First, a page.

Accumulating Savings and Credit Associations
Savings-led approach is the heart of the promotion model. ASCAs are a variance of SCA. They operate when the members of the association rely on their savings for capital. The capital then provides loans and savings to the members. Members decide the terms of the association such as how much they will loan, how many times they will loan, and the terms of the loan. ASCAs are flexible and can be either time bound or non-time bound. ASCAs are better able to meet needs of the members while also requiring them to have bookkeeping skills and trust of leaders to secure the money saved. Therefore, they will need accountability and transparency. The member’s loanable money grows and so does the responsibility to manage those funds. Loanable funds grow because members repay the loan plus interest along with paying their regular savings input. Members also have the opportunity to earn money on their savings that comes from interest charged on the loans. Members are allowed to withdraw from their savings. Since poor people in rural areas have a hard time accessing banks and other services due to their locations and inability to pay high fees, they now have reliability and convenience from their local ASCA (Fikkert, 167-9).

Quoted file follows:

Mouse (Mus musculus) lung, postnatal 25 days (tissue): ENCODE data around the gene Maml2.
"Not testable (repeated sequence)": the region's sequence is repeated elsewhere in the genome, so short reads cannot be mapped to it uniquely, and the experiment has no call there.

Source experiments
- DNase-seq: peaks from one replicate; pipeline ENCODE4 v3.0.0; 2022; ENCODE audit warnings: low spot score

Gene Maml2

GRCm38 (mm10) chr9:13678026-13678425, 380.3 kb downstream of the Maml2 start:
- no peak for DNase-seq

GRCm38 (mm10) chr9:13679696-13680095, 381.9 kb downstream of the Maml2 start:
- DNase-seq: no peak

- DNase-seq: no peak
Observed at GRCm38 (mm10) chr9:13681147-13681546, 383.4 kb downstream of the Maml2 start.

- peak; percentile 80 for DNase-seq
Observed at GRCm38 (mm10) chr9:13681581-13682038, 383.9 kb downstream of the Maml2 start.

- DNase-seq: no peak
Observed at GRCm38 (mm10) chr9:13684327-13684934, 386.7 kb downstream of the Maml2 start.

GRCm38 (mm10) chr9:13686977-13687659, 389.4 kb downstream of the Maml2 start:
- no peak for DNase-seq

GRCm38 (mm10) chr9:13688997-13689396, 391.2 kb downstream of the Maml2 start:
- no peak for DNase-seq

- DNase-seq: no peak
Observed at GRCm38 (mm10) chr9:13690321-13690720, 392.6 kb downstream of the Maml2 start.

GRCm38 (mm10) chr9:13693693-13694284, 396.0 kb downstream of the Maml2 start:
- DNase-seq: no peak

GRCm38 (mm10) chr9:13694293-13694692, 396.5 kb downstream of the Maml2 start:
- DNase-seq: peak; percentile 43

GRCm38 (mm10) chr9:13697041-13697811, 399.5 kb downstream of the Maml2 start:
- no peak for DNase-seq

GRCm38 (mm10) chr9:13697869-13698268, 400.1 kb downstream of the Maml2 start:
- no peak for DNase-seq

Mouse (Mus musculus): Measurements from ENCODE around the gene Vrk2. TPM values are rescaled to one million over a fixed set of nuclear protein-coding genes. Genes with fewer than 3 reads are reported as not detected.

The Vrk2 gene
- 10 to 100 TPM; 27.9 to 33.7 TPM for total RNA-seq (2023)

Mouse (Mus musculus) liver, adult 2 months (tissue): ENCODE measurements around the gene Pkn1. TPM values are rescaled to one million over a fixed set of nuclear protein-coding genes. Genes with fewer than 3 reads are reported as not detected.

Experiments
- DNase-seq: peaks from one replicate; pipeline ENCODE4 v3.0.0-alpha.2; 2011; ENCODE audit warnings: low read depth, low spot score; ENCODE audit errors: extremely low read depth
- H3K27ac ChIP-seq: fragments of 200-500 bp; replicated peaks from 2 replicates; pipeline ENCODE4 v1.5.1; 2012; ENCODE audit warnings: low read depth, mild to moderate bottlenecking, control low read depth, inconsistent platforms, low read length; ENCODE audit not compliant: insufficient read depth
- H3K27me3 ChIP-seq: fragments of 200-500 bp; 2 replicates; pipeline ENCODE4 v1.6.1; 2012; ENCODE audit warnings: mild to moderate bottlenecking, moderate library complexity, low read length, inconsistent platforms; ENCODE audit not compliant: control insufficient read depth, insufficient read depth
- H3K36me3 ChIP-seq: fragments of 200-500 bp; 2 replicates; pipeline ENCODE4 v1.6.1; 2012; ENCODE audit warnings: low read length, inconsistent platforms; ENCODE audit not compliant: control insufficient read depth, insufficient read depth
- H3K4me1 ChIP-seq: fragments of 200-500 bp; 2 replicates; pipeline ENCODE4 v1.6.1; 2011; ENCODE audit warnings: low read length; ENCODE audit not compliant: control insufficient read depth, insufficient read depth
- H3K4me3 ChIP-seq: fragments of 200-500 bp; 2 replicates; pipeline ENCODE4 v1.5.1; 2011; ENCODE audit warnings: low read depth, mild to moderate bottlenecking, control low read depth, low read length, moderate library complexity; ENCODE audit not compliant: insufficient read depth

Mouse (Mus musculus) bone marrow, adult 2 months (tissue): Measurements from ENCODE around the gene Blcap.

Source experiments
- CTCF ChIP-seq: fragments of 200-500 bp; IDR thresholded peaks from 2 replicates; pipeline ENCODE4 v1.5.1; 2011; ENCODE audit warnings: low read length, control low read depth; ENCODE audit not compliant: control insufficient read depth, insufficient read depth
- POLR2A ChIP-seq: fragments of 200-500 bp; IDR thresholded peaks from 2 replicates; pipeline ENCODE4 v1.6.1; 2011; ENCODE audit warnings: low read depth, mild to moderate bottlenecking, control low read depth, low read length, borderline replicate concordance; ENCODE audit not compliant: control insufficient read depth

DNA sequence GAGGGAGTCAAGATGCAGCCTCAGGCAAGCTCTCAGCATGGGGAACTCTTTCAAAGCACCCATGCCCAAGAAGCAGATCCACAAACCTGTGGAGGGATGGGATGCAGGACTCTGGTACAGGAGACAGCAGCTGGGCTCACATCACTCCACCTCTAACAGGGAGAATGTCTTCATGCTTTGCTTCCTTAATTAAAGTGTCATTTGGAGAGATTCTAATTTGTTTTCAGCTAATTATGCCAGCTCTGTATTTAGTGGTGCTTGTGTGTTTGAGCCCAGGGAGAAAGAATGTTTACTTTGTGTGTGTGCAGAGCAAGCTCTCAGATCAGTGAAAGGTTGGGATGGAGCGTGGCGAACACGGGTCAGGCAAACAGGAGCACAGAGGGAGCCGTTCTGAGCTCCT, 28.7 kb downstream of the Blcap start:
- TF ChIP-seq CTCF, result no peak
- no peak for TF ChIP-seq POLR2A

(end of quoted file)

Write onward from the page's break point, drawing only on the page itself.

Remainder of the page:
According to Greer, people are able to join more than one SCA. If a SCA is set up for all members to make the same payments each week for the same number of weeks, people can set up the SCA like a credit union, adding record keeping to the association, therefore allowing people to make variant amounts of payments, which can all be determined in the terms of the association (91).
The church can implement training of trainers. Specifically, indigenous or local missionaries; however outsiders have the ability to partner and train locals. Training can include tools to use, bookkeeping, and management. Those trained can then reach out and train people who will start and lead another SCA. The training then continues and multiples across regions.